Transitioning from Pediatric to Adult Sickle Cell Care
The life of a teenager is one of massive growth and change. From getting a driver’s license or graduating from high school, to getting a first job, a LOT of major life events happen during this period of life. When you live with sickle cell disease, a major transition as a teen/young adult, is moving your sickle care from a pediatric program to an adult program. Ideally, this is not an abrupt change, but a gradual shift to where you ultimately receive your sickle cell care. At Seattle Children’s, we try to start this conversation around the age of 13. By age 18, a young person with sickle cell can start coming to appointments on their own. By the 21st birthday, sickle care needs to be fully transitioned into the adult program. In the greater Seattle area, Odessa Brown Children’s Clinic/Seattle Children’s and the Seattle Cancer Care Alliance work very closely to support our patients through this transition.
So, if you are a teen or young adult with sickle cell, what do you need to know to be ready to transition and be more independent in your care? First, understanding sickle cell basics is essential. Do you know the following? If not, discuss with your current provider so you can be up to date and have the knowledge to make the right decisions for your health.
- What is your genotype? What does this mean if you want to have biological children in the future?
- What things can trigger sickle cell pain?
- What is your pain plan?
- What should you do if you have a fever? On that note, how high does you temperature have to be to be considered a “fever?” Do you have a thermometer at home?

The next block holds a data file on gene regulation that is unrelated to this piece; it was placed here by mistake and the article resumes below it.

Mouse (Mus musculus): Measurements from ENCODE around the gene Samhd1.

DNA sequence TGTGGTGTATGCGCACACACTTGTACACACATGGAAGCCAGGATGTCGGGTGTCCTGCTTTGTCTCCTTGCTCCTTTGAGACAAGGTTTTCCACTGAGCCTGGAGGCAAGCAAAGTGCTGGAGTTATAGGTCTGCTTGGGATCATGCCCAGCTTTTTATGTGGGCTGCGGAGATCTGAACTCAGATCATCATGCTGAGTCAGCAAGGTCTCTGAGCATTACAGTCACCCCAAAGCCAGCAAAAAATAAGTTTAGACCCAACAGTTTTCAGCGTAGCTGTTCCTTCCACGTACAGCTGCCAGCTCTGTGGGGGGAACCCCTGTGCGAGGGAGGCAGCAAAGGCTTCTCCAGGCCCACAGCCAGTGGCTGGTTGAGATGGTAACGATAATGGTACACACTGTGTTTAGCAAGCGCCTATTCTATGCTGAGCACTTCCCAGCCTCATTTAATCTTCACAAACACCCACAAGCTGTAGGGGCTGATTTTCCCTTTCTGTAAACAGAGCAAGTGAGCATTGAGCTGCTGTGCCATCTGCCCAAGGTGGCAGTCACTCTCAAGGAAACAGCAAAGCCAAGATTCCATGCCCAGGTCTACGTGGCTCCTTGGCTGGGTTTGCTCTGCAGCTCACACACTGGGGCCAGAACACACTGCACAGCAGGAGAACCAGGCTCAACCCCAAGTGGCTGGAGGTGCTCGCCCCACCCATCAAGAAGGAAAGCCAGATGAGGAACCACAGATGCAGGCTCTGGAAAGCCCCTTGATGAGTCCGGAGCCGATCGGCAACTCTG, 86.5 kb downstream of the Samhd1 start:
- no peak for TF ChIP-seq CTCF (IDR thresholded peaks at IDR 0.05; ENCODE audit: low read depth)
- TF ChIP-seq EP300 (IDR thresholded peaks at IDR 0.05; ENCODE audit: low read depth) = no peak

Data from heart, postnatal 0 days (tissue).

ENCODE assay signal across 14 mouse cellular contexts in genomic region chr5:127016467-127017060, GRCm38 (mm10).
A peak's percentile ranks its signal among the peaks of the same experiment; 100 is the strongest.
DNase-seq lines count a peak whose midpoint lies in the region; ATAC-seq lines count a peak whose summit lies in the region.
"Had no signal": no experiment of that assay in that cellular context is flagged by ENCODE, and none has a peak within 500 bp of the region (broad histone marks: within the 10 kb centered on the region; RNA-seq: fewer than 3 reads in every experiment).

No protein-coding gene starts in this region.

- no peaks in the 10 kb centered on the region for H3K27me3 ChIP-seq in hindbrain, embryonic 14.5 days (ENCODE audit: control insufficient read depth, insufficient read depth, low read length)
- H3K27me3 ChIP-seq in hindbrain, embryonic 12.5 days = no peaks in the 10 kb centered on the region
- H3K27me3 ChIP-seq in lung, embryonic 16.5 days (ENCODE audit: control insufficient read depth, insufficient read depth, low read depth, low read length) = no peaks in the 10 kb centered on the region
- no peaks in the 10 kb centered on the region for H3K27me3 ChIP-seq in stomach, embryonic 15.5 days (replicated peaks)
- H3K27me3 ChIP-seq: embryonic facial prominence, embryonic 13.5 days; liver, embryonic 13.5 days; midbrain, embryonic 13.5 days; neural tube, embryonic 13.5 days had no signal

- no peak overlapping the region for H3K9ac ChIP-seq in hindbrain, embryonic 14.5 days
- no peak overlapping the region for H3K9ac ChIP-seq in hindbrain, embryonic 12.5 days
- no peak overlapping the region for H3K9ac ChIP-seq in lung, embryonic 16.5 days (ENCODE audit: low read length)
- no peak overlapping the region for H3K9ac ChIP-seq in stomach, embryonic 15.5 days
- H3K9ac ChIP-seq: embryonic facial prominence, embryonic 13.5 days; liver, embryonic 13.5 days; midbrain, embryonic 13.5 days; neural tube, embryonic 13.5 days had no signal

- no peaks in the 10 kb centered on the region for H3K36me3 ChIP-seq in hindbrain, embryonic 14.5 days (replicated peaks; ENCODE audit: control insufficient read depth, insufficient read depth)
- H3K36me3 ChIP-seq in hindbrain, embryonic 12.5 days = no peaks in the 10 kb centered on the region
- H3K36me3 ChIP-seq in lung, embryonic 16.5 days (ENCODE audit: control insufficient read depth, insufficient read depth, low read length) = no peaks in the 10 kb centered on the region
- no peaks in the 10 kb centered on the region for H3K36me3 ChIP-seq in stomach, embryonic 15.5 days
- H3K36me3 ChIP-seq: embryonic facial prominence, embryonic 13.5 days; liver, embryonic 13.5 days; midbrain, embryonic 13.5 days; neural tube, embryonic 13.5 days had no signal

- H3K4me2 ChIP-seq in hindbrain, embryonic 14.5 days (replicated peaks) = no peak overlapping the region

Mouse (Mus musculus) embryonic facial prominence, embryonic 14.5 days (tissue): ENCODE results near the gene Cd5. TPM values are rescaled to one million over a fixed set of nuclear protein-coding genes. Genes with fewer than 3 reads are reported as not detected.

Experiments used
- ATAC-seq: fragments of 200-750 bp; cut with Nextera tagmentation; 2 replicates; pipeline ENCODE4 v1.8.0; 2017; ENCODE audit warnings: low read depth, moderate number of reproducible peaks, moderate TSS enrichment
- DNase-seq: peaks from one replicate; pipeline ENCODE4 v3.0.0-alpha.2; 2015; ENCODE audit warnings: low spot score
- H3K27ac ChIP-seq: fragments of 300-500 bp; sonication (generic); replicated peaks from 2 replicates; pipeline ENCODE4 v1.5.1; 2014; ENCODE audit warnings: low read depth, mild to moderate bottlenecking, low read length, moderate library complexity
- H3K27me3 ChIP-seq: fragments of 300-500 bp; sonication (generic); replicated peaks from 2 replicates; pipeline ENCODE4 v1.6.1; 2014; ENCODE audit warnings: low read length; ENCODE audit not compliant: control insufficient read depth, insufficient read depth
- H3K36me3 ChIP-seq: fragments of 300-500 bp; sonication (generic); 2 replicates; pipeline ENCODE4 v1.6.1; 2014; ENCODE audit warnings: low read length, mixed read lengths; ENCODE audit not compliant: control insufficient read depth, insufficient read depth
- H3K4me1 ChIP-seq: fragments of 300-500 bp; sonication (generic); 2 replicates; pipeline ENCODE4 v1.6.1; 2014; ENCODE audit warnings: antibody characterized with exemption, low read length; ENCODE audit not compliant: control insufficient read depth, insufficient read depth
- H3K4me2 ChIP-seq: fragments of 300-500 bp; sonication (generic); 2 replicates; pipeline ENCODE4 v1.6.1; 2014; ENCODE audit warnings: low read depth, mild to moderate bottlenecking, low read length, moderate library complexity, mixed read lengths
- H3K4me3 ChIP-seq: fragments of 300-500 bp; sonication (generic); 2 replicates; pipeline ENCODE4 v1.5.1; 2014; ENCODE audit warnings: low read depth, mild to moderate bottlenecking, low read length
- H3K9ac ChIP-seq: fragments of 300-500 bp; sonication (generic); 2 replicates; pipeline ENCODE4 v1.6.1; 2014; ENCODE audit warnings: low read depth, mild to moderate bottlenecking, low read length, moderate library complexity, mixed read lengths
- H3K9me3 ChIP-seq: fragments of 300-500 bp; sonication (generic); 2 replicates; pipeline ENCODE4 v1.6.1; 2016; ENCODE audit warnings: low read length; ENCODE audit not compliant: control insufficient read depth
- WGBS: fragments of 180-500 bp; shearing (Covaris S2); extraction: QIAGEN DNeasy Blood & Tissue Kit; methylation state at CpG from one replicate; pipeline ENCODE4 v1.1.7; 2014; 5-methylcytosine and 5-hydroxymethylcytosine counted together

- What are other medical emergencies to be aware of if you have sickle cell disease?
You should think about how you will move to a different healthcare system and medical providers; where will you go? How will all of your important information be shared between systems? Again, these are things you should discuss and plan with your pediatric provider.
- What, if any, sickle cell complications have you had in your lifetime? What are the most important aspects of how sickle cell has affected you that your provider should know?
- When and how would you like this information to be communicated to the new provider? Would you like there to be a direct communication between providers in the handoff?
- Who will be your primary care provider?
- Are there any other specialists, aside from your sickle cell provider, that you also need to see? Neurology? Pulmonology?
- How often should you see your provider? How do you make an appointment?
- Where will you go if you have a medical emergency? How will you get there?
Day-to-day care matters so much when you live with sickle cell disease. Individuals with sickle cell need to drink lots of water, dress warmly, get plenty of sleep, and eat a healthy diet. For those that take daily meds, medication management is another huge part of day-to-day care.
- Do you know all of your medications? Do you know why you take them and common side effects?
- How often do you remember to take your medications? It’s very easy to forget! Have you tried any medication reminder apps to help you track your medicine? There are numerous free apps for all smart phones. mymedschedule.com allows users to create their own printable medication chart with pictures of their pills, and the ability to set up text or email refill reminders.
- Speaking of refills, have you ever called in a refill before? How far in advance should you do this so you do not run out of medicine?
As you can see, there is a lot to know when it comes to your healthcare! For more information about transition, Seattle Children’s has a transition website that is very useful: https://cshcn.org/adolescent-transition/ . Please don’t ever hesitate to talk to your medical team about any questions or concerns. We are here to support you. Let’s start the conversation early to make sure the transition from pediatric to adult care happens smoothly!
Alix Dassler, ARNP
Seattle Children’s Comprehensive Sickle Cell Clinic